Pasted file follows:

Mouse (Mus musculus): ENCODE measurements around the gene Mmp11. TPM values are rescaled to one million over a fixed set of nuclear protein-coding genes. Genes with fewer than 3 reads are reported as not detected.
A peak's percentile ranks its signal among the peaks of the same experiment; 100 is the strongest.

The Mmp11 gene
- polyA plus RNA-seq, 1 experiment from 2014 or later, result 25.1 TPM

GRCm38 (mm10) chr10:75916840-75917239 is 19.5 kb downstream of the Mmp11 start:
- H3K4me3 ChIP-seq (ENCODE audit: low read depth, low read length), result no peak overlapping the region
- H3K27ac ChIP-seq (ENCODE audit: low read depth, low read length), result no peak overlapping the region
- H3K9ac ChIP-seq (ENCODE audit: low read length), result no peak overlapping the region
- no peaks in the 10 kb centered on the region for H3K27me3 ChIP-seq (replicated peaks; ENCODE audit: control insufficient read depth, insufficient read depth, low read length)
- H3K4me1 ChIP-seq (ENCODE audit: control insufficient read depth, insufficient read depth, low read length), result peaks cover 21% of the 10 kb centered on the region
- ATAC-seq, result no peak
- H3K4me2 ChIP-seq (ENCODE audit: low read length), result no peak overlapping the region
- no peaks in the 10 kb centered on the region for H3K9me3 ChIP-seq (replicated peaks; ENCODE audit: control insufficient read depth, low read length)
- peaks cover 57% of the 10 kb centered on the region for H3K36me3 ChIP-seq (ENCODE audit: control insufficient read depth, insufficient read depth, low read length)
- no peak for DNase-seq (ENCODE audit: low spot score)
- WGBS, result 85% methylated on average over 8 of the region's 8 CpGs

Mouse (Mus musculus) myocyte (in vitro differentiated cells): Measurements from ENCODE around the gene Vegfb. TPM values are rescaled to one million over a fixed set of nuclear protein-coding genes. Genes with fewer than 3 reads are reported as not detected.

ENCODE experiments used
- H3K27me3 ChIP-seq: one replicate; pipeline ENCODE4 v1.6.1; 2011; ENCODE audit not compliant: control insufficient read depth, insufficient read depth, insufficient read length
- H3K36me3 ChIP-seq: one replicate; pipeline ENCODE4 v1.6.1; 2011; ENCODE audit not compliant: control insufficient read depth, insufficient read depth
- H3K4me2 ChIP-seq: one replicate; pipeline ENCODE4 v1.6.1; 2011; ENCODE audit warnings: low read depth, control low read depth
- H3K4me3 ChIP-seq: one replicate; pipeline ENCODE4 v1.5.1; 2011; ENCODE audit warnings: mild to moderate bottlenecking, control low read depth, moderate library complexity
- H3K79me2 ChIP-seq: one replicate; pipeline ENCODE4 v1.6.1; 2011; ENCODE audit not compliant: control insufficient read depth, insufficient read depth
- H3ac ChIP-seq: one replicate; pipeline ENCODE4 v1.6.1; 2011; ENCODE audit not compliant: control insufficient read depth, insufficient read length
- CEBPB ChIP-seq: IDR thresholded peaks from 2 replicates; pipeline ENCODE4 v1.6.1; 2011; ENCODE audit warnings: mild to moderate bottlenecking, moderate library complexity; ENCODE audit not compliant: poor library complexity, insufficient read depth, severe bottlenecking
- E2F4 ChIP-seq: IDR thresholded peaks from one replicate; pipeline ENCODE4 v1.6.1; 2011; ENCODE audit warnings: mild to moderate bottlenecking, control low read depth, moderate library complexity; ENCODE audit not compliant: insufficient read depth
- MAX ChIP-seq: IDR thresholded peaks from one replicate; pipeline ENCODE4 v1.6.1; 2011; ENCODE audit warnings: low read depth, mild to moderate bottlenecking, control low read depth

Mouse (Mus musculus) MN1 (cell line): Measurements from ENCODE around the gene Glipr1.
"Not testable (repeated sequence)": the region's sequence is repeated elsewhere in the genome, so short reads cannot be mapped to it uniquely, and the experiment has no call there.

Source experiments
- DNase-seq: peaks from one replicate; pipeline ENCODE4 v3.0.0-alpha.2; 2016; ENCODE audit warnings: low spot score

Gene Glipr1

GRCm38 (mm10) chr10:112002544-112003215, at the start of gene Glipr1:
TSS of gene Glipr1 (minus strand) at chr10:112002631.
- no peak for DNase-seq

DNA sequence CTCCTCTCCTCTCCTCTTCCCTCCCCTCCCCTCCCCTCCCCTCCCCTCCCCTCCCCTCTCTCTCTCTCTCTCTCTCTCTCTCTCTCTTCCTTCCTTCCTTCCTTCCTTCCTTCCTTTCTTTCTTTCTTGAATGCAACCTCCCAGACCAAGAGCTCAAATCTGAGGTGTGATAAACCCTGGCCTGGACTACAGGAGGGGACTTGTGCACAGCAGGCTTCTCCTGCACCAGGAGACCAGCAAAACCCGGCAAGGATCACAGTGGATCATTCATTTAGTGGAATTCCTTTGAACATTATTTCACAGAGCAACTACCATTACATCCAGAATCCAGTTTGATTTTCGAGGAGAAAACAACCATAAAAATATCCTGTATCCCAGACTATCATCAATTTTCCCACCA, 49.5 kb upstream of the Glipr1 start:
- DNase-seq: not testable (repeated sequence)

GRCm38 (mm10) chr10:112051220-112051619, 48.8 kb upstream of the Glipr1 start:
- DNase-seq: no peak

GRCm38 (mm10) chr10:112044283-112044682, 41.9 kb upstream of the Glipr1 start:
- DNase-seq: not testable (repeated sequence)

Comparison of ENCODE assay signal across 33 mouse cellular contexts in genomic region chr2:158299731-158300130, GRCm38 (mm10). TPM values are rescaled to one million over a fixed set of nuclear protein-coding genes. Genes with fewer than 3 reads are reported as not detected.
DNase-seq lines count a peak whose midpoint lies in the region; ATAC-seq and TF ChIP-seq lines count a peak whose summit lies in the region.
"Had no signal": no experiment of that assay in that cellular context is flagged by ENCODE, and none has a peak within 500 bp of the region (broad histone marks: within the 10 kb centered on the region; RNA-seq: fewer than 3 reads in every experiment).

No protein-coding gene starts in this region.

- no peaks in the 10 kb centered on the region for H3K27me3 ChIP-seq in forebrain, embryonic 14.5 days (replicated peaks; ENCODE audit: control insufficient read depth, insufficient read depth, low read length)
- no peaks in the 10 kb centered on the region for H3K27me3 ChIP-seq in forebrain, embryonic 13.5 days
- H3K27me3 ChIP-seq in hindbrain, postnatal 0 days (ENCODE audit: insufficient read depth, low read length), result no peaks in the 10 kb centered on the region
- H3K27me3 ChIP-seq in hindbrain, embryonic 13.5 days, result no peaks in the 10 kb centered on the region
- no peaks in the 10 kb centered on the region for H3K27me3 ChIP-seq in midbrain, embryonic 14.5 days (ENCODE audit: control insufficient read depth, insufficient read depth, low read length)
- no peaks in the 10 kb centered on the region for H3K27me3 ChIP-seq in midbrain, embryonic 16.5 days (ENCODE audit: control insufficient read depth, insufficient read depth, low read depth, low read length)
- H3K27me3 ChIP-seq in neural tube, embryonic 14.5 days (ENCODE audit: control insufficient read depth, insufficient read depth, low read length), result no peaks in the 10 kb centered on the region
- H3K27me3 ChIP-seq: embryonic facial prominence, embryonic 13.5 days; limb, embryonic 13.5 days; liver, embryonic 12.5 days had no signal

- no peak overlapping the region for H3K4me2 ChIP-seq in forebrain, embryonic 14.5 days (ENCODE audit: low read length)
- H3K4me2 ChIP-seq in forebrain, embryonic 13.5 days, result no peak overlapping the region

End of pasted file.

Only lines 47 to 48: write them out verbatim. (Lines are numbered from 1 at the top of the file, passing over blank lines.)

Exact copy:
- no peaks in the 10 kb centered on the region for H3K27me3 ChIP-seq in forebrain, embryonic 13.5 days
- H3K27me3 ChIP-seq in hindbrain, postnatal 0 days (ENCODE audit: insufficient read depth, low read length), result no peaks in the 10 kb centered on the region